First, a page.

Somewhat closer to home, a piece in The Taipei Times argued for a bolstering of Taiwan’s coast guard capabilities to counter China’s “intelligence gathering under the guise of fishing vessels” conducted “in Taiwan’s territorial waters and air defense identification zone to the east”.
The China Daily reports that China’s Taiwan affairs spokesman “urged the United States to stop sending wrong signals to “Taiwan independence” separatists, after a so-called US-Taiwan coast guard cooperation mechanism held its first meeting.” “[I]f the ‘Taiwan independence’ forces dare to provoke, ‘we have the right to take all necessary measures to stop them,” another Daily piece continued.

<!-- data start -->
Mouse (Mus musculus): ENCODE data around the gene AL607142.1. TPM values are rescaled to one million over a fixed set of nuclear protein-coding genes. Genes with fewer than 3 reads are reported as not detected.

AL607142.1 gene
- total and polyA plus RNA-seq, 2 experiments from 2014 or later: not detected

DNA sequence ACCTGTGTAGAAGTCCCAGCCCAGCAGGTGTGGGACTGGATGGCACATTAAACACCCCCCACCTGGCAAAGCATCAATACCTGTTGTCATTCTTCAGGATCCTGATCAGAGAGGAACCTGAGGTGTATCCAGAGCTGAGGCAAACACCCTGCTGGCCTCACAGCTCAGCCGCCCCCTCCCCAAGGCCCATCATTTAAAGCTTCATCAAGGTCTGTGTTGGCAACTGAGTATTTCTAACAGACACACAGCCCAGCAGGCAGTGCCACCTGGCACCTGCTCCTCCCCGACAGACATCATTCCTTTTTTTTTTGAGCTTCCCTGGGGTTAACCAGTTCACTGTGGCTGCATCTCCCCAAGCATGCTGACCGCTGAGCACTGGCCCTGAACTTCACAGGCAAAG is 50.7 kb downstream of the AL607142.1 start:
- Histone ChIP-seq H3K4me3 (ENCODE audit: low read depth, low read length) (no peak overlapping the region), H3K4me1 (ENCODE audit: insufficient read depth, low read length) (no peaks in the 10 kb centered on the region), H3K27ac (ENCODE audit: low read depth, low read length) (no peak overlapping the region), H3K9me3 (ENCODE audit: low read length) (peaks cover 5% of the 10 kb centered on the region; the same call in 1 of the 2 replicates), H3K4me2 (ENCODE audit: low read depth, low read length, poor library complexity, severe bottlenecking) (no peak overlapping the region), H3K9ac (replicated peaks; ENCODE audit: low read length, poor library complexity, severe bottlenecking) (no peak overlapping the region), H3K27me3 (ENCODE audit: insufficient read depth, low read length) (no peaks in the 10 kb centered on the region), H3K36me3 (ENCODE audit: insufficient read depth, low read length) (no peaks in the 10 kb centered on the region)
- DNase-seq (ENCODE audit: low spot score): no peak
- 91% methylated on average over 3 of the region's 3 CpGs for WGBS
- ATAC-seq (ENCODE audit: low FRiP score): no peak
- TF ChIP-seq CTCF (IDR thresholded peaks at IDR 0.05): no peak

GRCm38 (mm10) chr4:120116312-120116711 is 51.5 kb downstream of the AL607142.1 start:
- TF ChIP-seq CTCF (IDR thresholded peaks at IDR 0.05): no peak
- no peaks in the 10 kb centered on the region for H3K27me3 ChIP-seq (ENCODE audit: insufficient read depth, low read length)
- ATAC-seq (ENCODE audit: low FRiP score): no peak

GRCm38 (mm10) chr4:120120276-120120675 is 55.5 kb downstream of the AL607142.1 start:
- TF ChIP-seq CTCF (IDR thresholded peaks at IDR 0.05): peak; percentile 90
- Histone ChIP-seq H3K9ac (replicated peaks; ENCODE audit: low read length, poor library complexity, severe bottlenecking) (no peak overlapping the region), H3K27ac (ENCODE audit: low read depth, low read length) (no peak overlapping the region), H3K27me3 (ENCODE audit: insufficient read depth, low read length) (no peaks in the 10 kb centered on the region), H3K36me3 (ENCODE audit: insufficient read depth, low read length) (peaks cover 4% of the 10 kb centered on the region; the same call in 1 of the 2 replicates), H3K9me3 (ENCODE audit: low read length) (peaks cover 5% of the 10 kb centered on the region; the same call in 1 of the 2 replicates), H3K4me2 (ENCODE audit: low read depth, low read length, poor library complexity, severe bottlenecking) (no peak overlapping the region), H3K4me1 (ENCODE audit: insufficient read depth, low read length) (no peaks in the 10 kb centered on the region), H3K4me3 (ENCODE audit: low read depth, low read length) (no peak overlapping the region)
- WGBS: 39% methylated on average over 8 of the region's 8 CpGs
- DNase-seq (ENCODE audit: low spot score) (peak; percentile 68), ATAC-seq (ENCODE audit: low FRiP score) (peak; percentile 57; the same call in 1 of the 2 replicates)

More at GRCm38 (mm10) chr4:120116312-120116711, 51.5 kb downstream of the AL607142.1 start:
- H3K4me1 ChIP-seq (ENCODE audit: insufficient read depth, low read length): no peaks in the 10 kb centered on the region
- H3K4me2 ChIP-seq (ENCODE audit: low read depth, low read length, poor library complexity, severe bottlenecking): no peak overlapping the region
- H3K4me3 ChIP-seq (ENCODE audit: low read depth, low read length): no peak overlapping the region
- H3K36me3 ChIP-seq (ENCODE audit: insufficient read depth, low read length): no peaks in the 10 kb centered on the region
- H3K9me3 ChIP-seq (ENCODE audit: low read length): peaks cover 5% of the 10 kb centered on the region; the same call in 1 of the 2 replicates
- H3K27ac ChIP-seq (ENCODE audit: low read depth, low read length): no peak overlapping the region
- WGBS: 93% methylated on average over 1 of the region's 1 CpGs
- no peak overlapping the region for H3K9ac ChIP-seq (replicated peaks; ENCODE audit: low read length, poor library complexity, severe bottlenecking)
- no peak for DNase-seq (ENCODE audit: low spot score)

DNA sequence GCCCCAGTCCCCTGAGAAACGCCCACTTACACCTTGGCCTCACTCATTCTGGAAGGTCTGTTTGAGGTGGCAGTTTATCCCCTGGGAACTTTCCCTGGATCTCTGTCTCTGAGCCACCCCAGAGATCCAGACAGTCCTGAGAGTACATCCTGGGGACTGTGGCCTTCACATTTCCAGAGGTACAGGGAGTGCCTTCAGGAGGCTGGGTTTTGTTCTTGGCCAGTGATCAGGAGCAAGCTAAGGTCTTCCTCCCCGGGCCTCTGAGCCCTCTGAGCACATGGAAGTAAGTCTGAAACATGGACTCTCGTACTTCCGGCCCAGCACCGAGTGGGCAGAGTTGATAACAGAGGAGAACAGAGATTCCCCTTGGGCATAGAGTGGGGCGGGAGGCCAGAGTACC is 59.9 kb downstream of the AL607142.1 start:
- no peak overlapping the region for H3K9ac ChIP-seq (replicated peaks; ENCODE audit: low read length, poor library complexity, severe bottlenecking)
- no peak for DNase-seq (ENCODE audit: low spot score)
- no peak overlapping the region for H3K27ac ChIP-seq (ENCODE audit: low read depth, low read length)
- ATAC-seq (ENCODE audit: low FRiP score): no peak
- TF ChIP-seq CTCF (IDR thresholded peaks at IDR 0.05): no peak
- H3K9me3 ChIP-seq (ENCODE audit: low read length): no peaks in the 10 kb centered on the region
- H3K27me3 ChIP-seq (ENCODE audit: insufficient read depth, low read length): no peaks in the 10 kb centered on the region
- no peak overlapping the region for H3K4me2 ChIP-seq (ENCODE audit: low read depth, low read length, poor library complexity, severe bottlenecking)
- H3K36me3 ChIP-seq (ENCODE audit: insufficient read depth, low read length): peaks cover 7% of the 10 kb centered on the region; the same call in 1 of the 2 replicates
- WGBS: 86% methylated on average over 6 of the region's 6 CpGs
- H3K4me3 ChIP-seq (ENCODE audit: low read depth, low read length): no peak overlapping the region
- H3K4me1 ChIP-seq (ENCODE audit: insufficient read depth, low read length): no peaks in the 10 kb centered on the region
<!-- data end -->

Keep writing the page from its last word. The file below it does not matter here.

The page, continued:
The Global Times threatened Taiwan with war over President Tsai Ing-Wen’s possible attendance at the US-sponsored Summit for Democracy to be held virtually in December. If Tsai Ing-Wen attends (e.g., “allowing Tsai to attend a meeting and show on the screen with the heads of various countries and governments”), “Beijing will respond more intensely than it did in 1995” when it fired missiles into the Taiwan Strait in response to Lee Deng-hui’s visit to the US. More specifically, “PLA fighter jets will fly over the island…The fighters will declare that the land underneath is Chinese territory…If the Taiwan military dares to open fire on the PLA fighters, the large number of missiles aimed at Taiwan’s military targets from the mainland and our bomber fleets will make a decisive answer and write history.”